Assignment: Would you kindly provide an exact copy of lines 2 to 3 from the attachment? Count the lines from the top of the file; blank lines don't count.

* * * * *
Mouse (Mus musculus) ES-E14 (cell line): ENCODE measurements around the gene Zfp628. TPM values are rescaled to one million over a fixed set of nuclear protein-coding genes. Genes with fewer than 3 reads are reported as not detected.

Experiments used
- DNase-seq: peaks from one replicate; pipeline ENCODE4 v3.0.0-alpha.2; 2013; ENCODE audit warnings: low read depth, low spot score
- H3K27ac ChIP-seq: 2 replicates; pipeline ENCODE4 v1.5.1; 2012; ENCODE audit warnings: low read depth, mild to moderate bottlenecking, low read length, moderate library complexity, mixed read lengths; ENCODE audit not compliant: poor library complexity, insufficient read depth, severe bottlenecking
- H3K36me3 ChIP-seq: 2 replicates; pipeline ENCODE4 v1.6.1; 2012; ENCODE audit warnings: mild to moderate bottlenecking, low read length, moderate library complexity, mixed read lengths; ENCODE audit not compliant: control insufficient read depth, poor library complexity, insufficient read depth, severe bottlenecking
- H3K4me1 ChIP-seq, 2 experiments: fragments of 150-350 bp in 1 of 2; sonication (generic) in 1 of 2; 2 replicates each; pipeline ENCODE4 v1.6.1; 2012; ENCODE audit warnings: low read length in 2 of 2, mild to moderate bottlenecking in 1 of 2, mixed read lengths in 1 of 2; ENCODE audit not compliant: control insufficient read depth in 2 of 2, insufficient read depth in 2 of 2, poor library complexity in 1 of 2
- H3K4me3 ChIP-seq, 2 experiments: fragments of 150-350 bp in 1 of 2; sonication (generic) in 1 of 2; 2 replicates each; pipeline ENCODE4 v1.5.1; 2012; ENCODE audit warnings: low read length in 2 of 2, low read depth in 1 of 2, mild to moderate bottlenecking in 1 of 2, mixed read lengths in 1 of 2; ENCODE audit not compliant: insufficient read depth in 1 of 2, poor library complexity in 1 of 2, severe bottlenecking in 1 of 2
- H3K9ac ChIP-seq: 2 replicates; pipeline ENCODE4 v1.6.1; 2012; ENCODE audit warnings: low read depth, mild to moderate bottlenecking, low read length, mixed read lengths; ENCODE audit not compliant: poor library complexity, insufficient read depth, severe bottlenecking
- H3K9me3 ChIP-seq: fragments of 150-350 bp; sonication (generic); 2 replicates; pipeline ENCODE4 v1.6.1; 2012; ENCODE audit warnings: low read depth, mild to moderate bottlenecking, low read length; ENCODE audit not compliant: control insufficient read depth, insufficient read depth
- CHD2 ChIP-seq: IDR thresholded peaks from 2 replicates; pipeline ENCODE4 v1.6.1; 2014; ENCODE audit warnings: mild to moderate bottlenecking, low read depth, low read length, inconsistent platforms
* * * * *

Experiments used
- DNase-seq: peaks from one replicate; pipeline ENCODE4 v3.0.0-alpha.2; 2013; ENCODE audit warnings: low read depth, low spot score